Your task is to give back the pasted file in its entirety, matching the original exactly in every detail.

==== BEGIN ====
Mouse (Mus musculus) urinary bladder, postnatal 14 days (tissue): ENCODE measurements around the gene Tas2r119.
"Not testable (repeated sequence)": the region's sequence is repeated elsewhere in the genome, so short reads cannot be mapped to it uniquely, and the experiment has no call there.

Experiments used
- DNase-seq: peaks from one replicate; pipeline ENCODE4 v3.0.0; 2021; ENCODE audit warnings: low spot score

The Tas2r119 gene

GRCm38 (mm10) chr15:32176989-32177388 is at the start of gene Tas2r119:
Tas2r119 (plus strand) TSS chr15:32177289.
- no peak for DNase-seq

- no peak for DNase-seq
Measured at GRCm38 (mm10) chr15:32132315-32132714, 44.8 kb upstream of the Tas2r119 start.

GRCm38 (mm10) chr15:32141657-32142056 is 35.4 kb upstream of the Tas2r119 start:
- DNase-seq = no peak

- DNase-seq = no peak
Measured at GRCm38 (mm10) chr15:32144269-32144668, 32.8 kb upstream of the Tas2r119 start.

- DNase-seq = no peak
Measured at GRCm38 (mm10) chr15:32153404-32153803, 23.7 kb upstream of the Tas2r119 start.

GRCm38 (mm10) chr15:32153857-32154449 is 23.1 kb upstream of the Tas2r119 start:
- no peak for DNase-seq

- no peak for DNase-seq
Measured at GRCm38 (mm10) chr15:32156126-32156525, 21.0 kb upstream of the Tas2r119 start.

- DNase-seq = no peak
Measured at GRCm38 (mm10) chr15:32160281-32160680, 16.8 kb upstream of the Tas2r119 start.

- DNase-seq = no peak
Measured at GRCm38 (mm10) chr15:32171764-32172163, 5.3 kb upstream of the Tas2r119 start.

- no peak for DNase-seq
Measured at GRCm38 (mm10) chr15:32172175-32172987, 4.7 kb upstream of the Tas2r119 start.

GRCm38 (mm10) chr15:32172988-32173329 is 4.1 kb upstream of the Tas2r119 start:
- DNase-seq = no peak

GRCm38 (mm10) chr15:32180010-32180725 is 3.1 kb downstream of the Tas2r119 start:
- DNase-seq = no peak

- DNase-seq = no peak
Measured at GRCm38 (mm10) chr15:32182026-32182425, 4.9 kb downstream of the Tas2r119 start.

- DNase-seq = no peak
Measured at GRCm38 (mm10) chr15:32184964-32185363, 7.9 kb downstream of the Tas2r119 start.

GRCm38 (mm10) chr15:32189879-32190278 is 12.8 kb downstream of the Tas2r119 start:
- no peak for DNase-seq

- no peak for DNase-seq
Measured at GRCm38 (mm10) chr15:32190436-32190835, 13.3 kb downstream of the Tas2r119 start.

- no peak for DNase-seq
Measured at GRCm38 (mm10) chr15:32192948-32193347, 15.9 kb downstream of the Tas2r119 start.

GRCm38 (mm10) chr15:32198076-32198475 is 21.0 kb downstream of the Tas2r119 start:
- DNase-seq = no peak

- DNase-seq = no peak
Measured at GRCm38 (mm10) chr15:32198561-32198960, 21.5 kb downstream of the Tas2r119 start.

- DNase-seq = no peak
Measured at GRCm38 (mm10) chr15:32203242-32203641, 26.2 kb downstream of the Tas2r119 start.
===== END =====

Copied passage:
Mouse (Mus musculus) urinary bladder, postnatal 14 days (tissue): ENCODE measurements around the gene Tas2r119.
"Not testable (repeated sequence)": the region's sequence is repeated elsewhere in the genome, so short reads cannot be mapped to it uniquely, and the experiment has no call there.

Experiments used
- DNase-seq: peaks from one replicate; pipeline ENCODE4 v3.0.0; 2021; ENCODE audit warnings: low spot score

The Tas2r119 gene

GRCm38 (mm10) chr15:32176989-32177388 is at the start of gene Tas2r119:
Tas2r119 (plus strand) TSS chr15:32177289.
- no peak for DNase-seq

- no peak for DNase-seq
Measured at GRCm38 (mm10) chr15:32132315-32132714, 44.8 kb upstream of the Tas2r119 start.

GRCm38 (mm10) chr15:32141657-32142056 is 35.4 kb upstream of the Tas2r119 start:
- DNase-seq = no peak

- DNase-seq = no peak
Measured at GRCm38 (mm10) chr15:32144269-32144668, 32.8 kb upstream of the Tas2r119 start.

- DNase-seq = no peak
Measured at GRCm38 (mm10) chr15:32153404-32153803, 23.7 kb upstream of the Tas2r119 start.

GRCm38 (mm10) chr15:32153857-32154449 is 23.1 kb upstream of the Tas2r119 start:
- no peak for DNase-seq

- no peak for DNase-seq
Measured at GRCm38 (mm10) chr15:32156126-32156525, 21.0 kb upstream of the Tas2r119 start.

- DNase-seq = no peak
Measured at GRCm38 (mm10) chr15:32160281-32160680, 16.8 kb upstream of the Tas2r119 start.

- DNase-seq = no peak
Measured at GRCm38 (mm10) chr15:32171764-32172163, 5.3 kb upstream of the Tas2r119 start.

- no peak for DNase-seq
Measured at GRCm38 (mm10) chr15:32172175-32172987, 4.7 kb upstream of the Tas2r119 start.

GRCm38 (mm10) chr15:32172988-32173329 is 4.1 kb upstream of the Tas2r119 start:
- DNase-seq = no peak

GRCm38 (mm10) chr15:32180010-32180725 is 3.1 kb downstream of the Tas2r119 start:
- DNase-seq = no peak

- DNase-seq = no peak
Measured at GRCm38 (mm10) chr15:32182026-32182425, 4.9 kb downstream of the Tas2r119 start.

- DNase-seq = no peak
Measured at GRCm38 (mm10) chr15:32184964-32185363, 7.9 kb downstream of the Tas2r119 start.

GRCm38 (mm10) chr15:32189879-32190278 is 12.8 kb downstream of the Tas2r119 start:
- no peak for DNase-seq

- no peak for DNase-seq
Measured at GRCm38 (mm10) chr15:32190436-32190835, 13.3 kb downstream of the Tas2r119 start.

- no peak for DNase-seq
Measured at GRCm38 (mm10) chr15:32192948-32193347, 15.9 kb downstream of the Tas2r119 start.

GRCm38 (mm10) chr15:32198076-32198475 is 21.0 kb downstream of the Tas2r119 start:
- DNase-seq = no peak

- DNase-seq = no peak
Measured at GRCm38 (mm10) chr15:32198561-32198960, 21.5 kb downstream of the Tas2r119 start.

- DNase-seq = no peak
Measured at GRCm38 (mm10) chr15:32203242-32203641, 26.2 kb downstream of the Tas2r119 start.